After Benji was diagnosed with Eczema, I spent countless of hours researching on this topic and decided to make a concerted effort to figure out what exactly is triggering his rashes. So far, I am pretty certain that wheat and possibly sesame oil are causing some of the flare ups.
Since starting this elimination diet, my eyes have been peeled open to the concept of diligently reading the ingredients labels on every single food item I purchase or use. Even though I have been a foodie for quite some time now, I have never quite paid so much attention to what goes into my packaged foods and sauces before this. For instance, I only just found out that there is wheat in soy sauce, and in some kinds of fish sauces, and there may be traces of milk, soy, and wheat in the tortilla chips we love that I have always thought were purely corn, oil, and salt.
One of the blog posts I read recently, about how a mom decided to be more conscientious about buying quality food products after her son’s diagnosis of eczema, resonated strongly with me. (Her blog contains lots of good information on eczema and other allergy related stuff go to: www.itchylittleworld.wordpress.com). For awhile I bought only organic chicken and turkey because I was not sure if Benji was affected by hormones or genetically modified foods that were fed to the animals. Sure, it was more expensive, but I had to do it.
There was an op-ed in the New York Times just a couple days ago by Nicholas Kristof, titled “Arsenic in our chicken?”. There were some startling facts revealed in that article, like, “almost 9 out of 10 broiler chickens in America were fed arsenic,” and that chickens were fed caffeine so that would presumably have longer waking hours and feed more, but were also fed Benadryl to calm them down because calmer chickens produce better tasting meat. Seriously??? WTH?!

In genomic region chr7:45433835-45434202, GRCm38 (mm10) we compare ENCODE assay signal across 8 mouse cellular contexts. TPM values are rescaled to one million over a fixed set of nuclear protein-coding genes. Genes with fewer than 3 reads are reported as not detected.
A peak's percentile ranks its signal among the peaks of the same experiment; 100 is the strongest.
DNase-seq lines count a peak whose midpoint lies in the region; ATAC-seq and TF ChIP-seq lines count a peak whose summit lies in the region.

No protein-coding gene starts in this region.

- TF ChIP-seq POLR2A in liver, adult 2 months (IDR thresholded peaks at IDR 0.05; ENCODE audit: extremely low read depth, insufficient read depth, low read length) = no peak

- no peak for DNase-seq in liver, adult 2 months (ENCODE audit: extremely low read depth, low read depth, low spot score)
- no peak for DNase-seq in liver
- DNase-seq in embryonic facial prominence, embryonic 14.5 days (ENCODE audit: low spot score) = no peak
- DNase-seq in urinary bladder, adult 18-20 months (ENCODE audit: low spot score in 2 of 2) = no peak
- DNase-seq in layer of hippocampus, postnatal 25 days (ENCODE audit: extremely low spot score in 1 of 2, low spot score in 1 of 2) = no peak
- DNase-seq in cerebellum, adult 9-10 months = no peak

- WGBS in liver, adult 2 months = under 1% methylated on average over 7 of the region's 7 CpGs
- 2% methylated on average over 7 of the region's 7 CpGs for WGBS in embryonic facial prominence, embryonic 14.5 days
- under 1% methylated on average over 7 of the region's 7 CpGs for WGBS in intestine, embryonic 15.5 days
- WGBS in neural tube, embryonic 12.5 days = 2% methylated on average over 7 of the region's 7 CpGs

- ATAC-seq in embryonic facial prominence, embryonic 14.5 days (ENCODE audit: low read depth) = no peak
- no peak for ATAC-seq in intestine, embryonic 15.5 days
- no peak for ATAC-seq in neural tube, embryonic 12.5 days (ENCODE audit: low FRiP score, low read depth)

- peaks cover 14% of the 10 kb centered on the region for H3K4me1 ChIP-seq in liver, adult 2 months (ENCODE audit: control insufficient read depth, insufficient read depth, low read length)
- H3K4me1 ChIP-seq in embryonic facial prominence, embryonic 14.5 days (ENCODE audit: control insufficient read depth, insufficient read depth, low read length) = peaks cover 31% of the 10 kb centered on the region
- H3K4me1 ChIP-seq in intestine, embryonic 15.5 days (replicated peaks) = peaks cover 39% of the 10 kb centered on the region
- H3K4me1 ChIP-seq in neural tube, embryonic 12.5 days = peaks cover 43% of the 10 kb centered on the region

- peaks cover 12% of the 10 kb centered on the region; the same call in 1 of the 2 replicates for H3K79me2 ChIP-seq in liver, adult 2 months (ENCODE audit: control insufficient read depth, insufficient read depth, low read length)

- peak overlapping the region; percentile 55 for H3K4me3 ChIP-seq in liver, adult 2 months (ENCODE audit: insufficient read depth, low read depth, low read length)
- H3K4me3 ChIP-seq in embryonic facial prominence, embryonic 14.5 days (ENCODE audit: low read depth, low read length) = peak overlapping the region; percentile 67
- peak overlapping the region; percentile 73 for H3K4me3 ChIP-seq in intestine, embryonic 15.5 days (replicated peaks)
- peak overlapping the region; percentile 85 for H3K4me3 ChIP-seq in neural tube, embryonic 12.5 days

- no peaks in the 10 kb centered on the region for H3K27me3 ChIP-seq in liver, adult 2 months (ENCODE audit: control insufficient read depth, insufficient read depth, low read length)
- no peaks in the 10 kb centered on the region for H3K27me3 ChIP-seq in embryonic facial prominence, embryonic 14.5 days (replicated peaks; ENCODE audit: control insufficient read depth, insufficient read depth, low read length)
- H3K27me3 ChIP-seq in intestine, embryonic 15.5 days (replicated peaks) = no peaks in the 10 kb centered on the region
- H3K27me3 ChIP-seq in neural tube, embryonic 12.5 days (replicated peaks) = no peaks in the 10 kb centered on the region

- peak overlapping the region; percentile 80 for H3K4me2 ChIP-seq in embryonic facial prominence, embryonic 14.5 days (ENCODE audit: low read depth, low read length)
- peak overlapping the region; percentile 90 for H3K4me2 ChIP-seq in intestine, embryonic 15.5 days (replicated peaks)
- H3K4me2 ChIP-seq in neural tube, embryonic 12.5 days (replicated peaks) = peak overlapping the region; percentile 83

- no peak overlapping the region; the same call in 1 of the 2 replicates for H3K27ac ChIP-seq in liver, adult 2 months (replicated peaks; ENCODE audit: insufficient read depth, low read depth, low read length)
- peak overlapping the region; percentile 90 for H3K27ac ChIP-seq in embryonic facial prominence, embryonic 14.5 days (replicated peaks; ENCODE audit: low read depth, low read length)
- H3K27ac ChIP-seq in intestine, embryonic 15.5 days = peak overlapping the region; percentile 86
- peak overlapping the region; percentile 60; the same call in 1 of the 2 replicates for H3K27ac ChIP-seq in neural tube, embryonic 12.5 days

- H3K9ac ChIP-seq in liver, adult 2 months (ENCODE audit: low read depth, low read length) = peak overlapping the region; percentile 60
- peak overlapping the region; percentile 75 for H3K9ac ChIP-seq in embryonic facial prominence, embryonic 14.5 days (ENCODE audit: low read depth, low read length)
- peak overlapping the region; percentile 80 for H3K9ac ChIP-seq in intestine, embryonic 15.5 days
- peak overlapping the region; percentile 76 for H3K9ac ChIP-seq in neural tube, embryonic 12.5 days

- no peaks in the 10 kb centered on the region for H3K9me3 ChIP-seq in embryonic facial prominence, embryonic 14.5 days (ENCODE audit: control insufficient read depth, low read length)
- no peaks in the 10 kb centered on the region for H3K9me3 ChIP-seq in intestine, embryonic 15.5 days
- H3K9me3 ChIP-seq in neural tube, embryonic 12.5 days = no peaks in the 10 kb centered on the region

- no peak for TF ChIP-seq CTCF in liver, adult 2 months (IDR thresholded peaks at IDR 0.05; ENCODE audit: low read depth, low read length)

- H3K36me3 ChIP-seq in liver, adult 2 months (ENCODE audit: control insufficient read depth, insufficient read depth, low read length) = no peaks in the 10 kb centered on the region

I remember complaining about the high cost of groceries and fresh food when we first moved to Australia from America in 2008. Chicken was the most differently priced meat: one kg of whole chicken sold at the Queen Victoria Market (where one would find the most competitively priced food) is about AUD 6 (USD 6.20 or so; that would be about 1lb for about USD 3.00). The average price for a whole chicken at Ralphs is about USD 2/lb. That is quite a bit cheaper.
It did not completely register that we were paying more money in Australia for our foods, especially meats, because they were organic. Meaning, chickens were being fed grain, not injected with hormones, were allowed to roam freely and not force fed in a tiny, overcrowded chicken coop the way their American cousins are. The epiphany came only after watching the docu-movie Food, Inc, which unraveled for me the darkness of the American food industry and how they are able to keep food costs down by doing dodgy things to their animals like feeding their cows corn or other cow carcasses (how is that legal. Vomit.).
After that, the cost of my food in Australia made total sense to me. Whenever I visit the US, I still have a hint of uneasiness as I eat the meat and wonder whether they come from one of the shoddy chicken or cow farms that were featured on Food, Inc, or that I read about in “Fast Food Nation.” Even vegetables are not spared these days, as I found out after reading “The Omnivore’s Dilemma” by Michael Pollan.
Now that we’re in Canada, I am relieved to know that most meats and fresh produce sold are Canadian. Not that I know much about the Canadian farming industry, but surely it would not be a screwed up as the American ones.
Like a lot of others, it took some kind of allergy or food related problem to alert me to be more prudent about what I put in my system. I never had to deal with weight issues and never cared about the calories I put in my system or had to think twice about what I ate, but for the sake of Benji, I have to do it. But the more I learn about the types of foods I eat, where my food comes from, and what goes into my food, the more I realize how much more judicious we need to be because there is a lot of weird stuff out there being put into our foods these days.
Do you know where your food comes from and what goes into your food? Do you think it’s time to pay more attention to what you’re eating?
Some good places to start to learn more about the crazy food industry in the US:
- Fast food nation by Eric Schlosser
- Food, Inc a film directed by Robert Kenner
- Supersize me a film by Michael Moore
- The Omnivore’s Dilemma by Michael Pollan
Do you have anymore resource to share?